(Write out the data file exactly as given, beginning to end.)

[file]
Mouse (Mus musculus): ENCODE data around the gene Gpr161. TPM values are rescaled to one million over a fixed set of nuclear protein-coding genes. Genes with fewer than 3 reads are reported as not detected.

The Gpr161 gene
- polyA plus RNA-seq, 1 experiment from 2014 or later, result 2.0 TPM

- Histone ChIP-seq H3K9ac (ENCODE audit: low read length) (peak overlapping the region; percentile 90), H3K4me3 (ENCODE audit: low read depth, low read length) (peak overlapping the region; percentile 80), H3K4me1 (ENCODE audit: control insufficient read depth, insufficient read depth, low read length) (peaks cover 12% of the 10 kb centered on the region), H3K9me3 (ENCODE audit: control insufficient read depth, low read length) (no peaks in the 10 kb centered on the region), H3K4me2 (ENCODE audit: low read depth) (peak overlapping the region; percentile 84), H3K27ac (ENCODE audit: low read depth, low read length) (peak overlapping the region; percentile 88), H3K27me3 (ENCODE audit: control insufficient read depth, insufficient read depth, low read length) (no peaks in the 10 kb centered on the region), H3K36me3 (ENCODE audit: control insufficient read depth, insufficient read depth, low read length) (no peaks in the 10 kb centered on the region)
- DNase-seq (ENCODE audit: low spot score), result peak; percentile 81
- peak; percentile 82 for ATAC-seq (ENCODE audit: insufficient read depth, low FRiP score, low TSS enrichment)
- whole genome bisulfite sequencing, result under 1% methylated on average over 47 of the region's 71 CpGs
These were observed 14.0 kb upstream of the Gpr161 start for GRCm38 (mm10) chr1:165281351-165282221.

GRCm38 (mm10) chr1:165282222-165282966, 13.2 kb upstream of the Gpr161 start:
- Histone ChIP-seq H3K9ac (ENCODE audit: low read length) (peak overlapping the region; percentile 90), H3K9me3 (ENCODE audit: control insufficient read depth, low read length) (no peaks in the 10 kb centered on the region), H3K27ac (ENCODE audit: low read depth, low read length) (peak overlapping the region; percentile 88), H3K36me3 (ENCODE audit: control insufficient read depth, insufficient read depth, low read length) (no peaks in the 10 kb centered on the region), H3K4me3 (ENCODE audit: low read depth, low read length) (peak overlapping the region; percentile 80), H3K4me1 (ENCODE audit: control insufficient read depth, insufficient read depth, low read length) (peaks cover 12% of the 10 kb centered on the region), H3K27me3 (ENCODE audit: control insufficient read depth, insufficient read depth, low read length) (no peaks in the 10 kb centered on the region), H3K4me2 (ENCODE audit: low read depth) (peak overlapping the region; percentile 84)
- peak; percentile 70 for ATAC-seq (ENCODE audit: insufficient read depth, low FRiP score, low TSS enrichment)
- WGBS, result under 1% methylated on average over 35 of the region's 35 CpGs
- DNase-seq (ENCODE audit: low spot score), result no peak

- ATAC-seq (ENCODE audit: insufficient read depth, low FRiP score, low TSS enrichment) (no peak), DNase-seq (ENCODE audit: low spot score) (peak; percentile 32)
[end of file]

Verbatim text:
Mouse (Mus musculus): ENCODE data around the gene Gpr161. TPM values are rescaled to one million over a fixed set of nuclear protein-coding genes. Genes with fewer than 3 reads are reported as not detected.

The Gpr161 gene
- polyA plus RNA-seq, 1 experiment from 2014 or later, result 2.0 TPM

- Histone ChIP-seq H3K9ac (ENCODE audit: low read length) (peak overlapping the region; percentile 90), H3K4me3 (ENCODE audit: low read depth, low read length) (peak overlapping the region; percentile 80), H3K4me1 (ENCODE audit: control insufficient read depth, insufficient read depth, low read length) (peaks cover 12% of the 10 kb centered on the region), H3K9me3 (ENCODE audit: control insufficient read depth, low read length) (no peaks in the 10 kb centered on the region), H3K4me2 (ENCODE audit: low read depth) (peak overlapping the region; percentile 84), H3K27ac (ENCODE audit: low read depth, low read length) (peak overlapping the region; percentile 88), H3K27me3 (ENCODE audit: control insufficient read depth, insufficient read depth, low read length) (no peaks in the 10 kb centered on the region), H3K36me3 (ENCODE audit: control insufficient read depth, insufficient read depth, low read length) (no peaks in the 10 kb centered on the region)
- DNase-seq (ENCODE audit: low spot score), result peak; percentile 81
- peak; percentile 82 for ATAC-seq (ENCODE audit: insufficient read depth, low FRiP score, low TSS enrichment)
- whole genome bisulfite sequencing, result under 1% methylated on average over 47 of the region's 71 CpGs
These were observed 14.0 kb upstream of the Gpr161 start for GRCm38 (mm10) chr1:165281351-165282221.

GRCm38 (mm10) chr1:165282222-165282966, 13.2 kb upstream of the Gpr161 start:
- Histone ChIP-seq H3K9ac (ENCODE audit: low read length) (peak overlapping the region; percentile 90), H3K9me3 (ENCODE audit: control insufficient read depth, low read length) (no peaks in the 10 kb centered on the region), H3K27ac (ENCODE audit: low read depth, low read length) (peak overlapping the region; percentile 88), H3K36me3 (ENCODE audit: control insufficient read depth, insufficient read depth, low read length) (no peaks in the 10 kb centered on the region), H3K4me3 (ENCODE audit: low read depth, low read length) (peak overlapping the region; percentile 80), H3K4me1 (ENCODE audit: control insufficient read depth, insufficient read depth, low read length) (peaks cover 12% of the 10 kb centered on the region), H3K27me3 (ENCODE audit: control insufficient read depth, insufficient read depth, low read length) (no peaks in the 10 kb centered on the region), H3K4me2 (ENCODE audit: low read depth) (peak overlapping the region; percentile 84)
- peak; percentile 70 for ATAC-seq (ENCODE audit: insufficient read depth, low FRiP score, low TSS enrichment)
- WGBS, result under 1% methylated on average over 35 of the region's 35 CpGs
- DNase-seq (ENCODE audit: low spot score), result no peak

- ATAC-seq (ENCODE audit: insufficient read depth, low FRiP score, low TSS enrichment) (no peak), DNase-seq (ENCODE audit: low spot score) (peak; percentile 32)